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Thursday, May 8, 2014

Forgiveness, Remorse and Measurable Repentance

I was following up with some comments about my recent Forgiveness rant, Part 1 and Part 2...

 And there were parts I left out that I need to mention.  My source said not to quote him, so I will quote him without citing him.  He said that there are only five words that apply to this discussion.


5 Words.


What are those words?  Scroll down please....











WHAT





DOES








THE












BIBLE











SAY?







Yup - What does the Bible say?



I said, 'What about if I'm not sorry enough - or if I'm really sorry and trying to enter into the other's pain that I have somehow caused, and they don't feel my genuine sorrow or remorse?  What then?  Am I beholden to the yoke of their anger and unforgiveness?'  He said, 'No - you forgive them for not forgiving you and move on.'


"But what if I'm not sorry enough?  What if I come across as ingenuine?  What if they can't feel my repentance?"


"It doesn't matter - the answer lies in the question: What does the Bible say?"


Well, it seems Scripture hasn't much to say about the emotional penance we are to do to merit a forgiveness.  In fact, the most glaring Scripture that I came across was the following verse:


Colossians 3:13  Bear with each other and forgive one another if any of you has a grievance against someone. Forgive as the Lord forgave you.


So, how did the Lord forgive us?  When we have done enough to prove our sorry-ness?  The hymn-writer would take issue with that:


Could my tears forever flow, Could my zeal no respite no -

These for sin could not atone - Thou must save, and Thou alone!
In my hand no price I bring - Simply to the Cross I cling.

Does God forgive us only when we're sorry enough?  No - because we could never begin to be sorry enough!  That is the essence of grace - forgiveness is poured out in spite of our lack of sorry-ness.


Ephesians 5:1 also tells us: Be imitators of God, as beloved children...


If we are going to imitate God, we must include in that category: How we forgive others.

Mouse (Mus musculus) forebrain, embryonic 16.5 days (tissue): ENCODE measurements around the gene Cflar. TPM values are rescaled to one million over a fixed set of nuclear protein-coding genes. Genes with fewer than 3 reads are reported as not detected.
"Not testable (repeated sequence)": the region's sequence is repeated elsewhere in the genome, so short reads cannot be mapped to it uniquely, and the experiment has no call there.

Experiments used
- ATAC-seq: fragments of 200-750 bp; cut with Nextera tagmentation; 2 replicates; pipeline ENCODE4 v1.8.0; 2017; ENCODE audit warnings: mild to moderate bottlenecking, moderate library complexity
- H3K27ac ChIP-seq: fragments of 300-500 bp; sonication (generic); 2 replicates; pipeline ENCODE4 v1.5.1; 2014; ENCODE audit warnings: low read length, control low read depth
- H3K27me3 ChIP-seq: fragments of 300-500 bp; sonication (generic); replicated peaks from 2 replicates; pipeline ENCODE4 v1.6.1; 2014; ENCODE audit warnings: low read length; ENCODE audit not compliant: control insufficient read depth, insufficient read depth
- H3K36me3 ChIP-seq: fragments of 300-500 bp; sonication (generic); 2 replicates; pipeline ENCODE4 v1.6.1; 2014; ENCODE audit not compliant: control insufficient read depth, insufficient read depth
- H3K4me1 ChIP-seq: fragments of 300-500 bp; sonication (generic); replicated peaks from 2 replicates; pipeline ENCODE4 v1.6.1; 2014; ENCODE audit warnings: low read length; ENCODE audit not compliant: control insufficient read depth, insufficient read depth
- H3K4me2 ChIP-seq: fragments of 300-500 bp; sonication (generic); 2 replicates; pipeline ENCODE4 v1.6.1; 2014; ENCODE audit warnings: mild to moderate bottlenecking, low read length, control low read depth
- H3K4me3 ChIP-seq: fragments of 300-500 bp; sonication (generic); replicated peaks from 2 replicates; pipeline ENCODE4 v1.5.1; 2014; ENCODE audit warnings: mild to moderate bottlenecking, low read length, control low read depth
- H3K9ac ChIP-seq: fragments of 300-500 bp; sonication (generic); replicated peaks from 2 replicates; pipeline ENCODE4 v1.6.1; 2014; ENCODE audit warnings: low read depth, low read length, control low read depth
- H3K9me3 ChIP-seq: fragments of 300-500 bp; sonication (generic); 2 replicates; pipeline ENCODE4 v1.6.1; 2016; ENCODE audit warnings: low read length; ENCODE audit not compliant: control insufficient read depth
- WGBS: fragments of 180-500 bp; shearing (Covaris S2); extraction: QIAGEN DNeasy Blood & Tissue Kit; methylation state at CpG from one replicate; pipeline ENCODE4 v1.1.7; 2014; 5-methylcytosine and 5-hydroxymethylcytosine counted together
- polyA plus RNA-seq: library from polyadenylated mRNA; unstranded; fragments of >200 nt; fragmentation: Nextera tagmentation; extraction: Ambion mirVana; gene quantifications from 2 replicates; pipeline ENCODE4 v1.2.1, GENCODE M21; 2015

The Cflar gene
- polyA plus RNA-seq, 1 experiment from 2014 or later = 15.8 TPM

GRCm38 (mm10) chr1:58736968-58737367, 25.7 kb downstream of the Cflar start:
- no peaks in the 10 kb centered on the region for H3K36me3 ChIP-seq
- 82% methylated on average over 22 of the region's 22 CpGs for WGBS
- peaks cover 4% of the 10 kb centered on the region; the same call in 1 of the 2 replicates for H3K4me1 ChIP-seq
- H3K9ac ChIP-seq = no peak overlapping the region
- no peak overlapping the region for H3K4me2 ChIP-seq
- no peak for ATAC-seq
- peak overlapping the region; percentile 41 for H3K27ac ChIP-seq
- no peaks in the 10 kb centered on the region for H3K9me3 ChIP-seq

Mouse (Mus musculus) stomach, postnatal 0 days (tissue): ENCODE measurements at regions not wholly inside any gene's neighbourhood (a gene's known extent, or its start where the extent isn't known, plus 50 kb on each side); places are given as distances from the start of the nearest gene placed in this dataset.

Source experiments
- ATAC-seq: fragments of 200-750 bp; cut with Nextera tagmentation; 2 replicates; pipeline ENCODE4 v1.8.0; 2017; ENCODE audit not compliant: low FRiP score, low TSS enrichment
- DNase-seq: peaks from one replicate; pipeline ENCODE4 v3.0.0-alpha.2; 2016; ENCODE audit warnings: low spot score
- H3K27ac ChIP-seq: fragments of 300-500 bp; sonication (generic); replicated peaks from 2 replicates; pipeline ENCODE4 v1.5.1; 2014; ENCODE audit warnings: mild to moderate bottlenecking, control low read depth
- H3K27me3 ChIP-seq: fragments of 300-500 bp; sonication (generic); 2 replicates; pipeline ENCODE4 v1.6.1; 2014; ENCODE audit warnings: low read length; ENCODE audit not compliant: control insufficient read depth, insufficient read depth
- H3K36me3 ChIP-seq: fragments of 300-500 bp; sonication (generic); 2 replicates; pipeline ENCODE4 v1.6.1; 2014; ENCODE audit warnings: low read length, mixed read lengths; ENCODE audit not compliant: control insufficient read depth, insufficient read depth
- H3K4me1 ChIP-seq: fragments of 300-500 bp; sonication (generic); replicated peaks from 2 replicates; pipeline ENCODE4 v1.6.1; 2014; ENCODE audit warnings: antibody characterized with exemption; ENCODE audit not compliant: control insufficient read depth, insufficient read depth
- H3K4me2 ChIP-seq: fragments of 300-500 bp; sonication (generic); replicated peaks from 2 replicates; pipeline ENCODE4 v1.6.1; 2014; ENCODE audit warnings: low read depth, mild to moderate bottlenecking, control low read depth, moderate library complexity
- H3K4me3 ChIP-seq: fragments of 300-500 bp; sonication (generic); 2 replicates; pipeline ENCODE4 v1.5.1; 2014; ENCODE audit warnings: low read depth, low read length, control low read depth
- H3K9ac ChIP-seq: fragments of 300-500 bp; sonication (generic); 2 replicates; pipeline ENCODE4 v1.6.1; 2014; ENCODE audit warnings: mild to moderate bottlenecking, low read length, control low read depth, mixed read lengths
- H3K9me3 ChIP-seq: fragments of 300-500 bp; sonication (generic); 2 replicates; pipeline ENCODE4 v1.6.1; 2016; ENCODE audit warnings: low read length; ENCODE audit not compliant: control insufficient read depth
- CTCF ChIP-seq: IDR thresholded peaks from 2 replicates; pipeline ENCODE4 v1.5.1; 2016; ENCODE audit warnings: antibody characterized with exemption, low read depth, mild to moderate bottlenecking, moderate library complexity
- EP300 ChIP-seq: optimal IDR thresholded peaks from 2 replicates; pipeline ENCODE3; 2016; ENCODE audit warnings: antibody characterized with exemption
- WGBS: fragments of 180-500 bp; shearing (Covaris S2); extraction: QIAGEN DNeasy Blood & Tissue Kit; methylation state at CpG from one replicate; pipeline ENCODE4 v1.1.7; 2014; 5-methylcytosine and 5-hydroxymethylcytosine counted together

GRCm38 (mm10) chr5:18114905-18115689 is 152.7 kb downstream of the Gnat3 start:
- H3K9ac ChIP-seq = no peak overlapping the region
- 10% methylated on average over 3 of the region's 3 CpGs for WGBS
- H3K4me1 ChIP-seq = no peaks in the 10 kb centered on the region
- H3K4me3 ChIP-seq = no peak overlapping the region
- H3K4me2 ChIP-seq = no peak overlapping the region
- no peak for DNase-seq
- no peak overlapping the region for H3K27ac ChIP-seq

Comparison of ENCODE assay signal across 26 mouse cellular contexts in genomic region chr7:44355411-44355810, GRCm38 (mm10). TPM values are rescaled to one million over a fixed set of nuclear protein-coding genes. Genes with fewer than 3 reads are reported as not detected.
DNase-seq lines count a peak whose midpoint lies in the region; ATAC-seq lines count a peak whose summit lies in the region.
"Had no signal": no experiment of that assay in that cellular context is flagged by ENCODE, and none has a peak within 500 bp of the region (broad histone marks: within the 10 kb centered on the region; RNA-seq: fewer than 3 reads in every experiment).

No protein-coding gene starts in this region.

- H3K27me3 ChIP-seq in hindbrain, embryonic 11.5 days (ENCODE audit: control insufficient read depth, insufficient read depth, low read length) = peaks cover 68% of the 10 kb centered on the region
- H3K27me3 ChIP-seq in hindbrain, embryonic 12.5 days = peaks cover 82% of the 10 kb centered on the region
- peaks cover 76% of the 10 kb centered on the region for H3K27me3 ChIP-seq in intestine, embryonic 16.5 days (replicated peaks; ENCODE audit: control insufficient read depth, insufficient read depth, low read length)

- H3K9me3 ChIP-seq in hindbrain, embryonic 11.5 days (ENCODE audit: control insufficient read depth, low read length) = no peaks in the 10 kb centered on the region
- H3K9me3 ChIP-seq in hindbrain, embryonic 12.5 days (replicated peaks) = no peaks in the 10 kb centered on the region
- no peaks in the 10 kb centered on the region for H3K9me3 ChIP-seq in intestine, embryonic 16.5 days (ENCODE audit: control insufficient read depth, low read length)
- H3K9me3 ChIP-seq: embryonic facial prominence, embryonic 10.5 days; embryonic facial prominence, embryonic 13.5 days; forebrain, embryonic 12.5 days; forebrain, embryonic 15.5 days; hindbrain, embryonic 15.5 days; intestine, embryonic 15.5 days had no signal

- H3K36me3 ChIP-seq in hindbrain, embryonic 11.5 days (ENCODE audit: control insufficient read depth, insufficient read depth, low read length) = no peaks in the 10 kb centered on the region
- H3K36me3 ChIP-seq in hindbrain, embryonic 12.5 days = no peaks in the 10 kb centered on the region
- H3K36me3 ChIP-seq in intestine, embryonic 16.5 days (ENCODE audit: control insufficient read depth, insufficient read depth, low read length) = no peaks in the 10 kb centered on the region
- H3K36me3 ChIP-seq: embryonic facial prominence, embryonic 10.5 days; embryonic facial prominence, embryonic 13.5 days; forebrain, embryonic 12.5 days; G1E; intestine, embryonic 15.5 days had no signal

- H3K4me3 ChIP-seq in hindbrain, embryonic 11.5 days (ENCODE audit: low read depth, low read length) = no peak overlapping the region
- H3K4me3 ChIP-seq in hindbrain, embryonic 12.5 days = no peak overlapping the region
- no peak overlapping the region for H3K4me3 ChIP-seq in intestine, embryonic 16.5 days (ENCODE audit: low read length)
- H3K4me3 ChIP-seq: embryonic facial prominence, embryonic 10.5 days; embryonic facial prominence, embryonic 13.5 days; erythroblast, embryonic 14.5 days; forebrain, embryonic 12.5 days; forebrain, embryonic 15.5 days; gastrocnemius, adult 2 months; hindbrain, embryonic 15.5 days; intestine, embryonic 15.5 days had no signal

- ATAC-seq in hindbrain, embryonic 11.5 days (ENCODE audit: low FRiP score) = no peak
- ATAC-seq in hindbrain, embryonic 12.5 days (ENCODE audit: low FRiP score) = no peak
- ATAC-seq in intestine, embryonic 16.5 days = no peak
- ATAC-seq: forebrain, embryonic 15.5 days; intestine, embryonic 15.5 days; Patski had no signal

On another note I pondered that Jesus never had to say sorry.  To anyone.  No one deserved an apology from Him, though I'm sure He hurt people's feelings.  Jesus did not ever need to repent though He rebuked others and caused their hearts deep anguish and pain.  Simply because others were hurting did not warrant an apology from Jesus who did no wrong.


Jesus came to free us from the yoke of slavery of sin.  And when others sin against us by not forgiving us, we are even free to forgive them and move on, and yes - even incubate their toxicity from our lives as much as possible.  Not out of unforgiveness.  But out of fairness to them - if anything!  They obviously find us so difficult to be around that we can make their lives easier by simply staying away as much as possible.  I am not advocating absolute disengagement or grudge-bearing!  Just a healthy distance!  


I hope I have made more sense here than I did the last time.  Otherwise, look forward to more in this ongoing series!  I welcome your questions, comments and input, as always!





1 comment:

  1. A couple things that "the Bible says to do," (OUR Father in Heaven says to do), at the point at which we NEED to forgive someone. One is, "speaking the truth in love," we should love the person enough to "go to them, tell them their fault, between you and him alone," as Jesus told us to. So that "we grow up in ALL aspects, into Him Who is the Head..." (See ALL of that powerful passage!) Love the person enough to help them discover their bitterness and their need to forgive. Or, their need to, "go to him," (the person who has "sinned against him"), and to "tell him his fault between you and him alone..." as Jesus instructed us to. Then do the rest of what He told us to do, if the person does not listen, or repent (Luke).

    Also, "let EVERYONE be quick to listen, slow to speak and slow to anger..." Slow to even subtle forms of anger, like impatience, sarcasm, resentment, coldness and hardness of heart towards the person. We OFTEN sin in far more destructive ways, because of our failure to "be quick to listen" well and thoroughly, and because of our sin of not being "slow to speak." E.g. to all the wrong people, including ourselves, as we convince ourselves to believe our OWN confident FALSE assumptions, then false accusations, etc. :) Elaine

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